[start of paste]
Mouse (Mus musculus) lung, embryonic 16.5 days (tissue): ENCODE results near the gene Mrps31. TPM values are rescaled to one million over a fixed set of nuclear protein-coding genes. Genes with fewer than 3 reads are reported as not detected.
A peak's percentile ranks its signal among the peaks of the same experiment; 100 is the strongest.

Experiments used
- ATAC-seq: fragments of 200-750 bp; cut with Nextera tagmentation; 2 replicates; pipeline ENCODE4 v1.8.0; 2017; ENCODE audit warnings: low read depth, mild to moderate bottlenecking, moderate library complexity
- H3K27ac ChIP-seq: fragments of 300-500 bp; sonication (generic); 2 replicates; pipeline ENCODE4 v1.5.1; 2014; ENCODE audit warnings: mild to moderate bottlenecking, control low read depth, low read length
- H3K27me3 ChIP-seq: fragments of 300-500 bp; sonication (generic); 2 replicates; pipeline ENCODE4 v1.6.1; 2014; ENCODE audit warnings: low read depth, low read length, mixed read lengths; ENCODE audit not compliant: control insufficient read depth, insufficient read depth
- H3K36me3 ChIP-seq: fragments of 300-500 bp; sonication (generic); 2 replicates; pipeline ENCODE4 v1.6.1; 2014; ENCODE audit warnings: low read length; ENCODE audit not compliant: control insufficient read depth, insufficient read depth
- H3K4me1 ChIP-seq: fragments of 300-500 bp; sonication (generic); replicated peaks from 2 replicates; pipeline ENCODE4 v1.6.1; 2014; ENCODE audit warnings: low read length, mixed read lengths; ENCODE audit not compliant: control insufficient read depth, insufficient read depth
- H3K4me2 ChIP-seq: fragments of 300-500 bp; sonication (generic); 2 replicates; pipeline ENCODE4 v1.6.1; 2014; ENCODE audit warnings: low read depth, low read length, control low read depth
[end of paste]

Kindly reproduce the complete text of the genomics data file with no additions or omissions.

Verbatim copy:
Mouse (Mus musculus) lung, embryonic 16.5 days (tissue): ENCODE results near the gene Mrps31. TPM values are rescaled to one million over a fixed set of nuclear protein-coding genes. Genes with fewer than 3 reads are reported as not detected.
A peak's percentile ranks its signal among the peaks of the same experiment; 100 is the strongest.

Experiments used
- ATAC-seq: fragments of 200-750 bp; cut with Nextera tagmentation; 2 replicates; pipeline ENCODE4 v1.8.0; 2017; ENCODE audit warnings: low read depth, mild to moderate bottlenecking, moderate library complexity
- H3K27ac ChIP-seq: fragments of 300-500 bp; sonication (generic); 2 replicates; pipeline ENCODE4 v1.5.1; 2014; ENCODE audit warnings: mild to moderate bottlenecking, control low read depth, low read length
- H3K27me3 ChIP-seq: fragments of 300-500 bp; sonication (generic); 2 replicates; pipeline ENCODE4 v1.6.1; 2014; ENCODE audit warnings: low read depth, low read length, mixed read lengths; ENCODE audit not compliant: control insufficient read depth, insufficient read depth
- H3K36me3 ChIP-seq: fragments of 300-500 bp; sonication (generic); 2 replicates; pipeline ENCODE4 v1.6.1; 2014; ENCODE audit warnings: low read length; ENCODE audit not compliant: control insufficient read depth, insufficient read depth
- H3K4me1 ChIP-seq: fragments of 300-500 bp; sonication (generic); replicated peaks from 2 replicates; pipeline ENCODE4 v1.6.1; 2014; ENCODE audit warnings: low read length, mixed read lengths; ENCODE audit not compliant: control insufficient read depth, insufficient read depth
- H3K4me2 ChIP-seq: fragments of 300-500 bp; sonication (generic); 2 replicates; pipeline ENCODE4 v1.6.1; 2014; ENCODE audit warnings: low read depth, low read length, control low read depth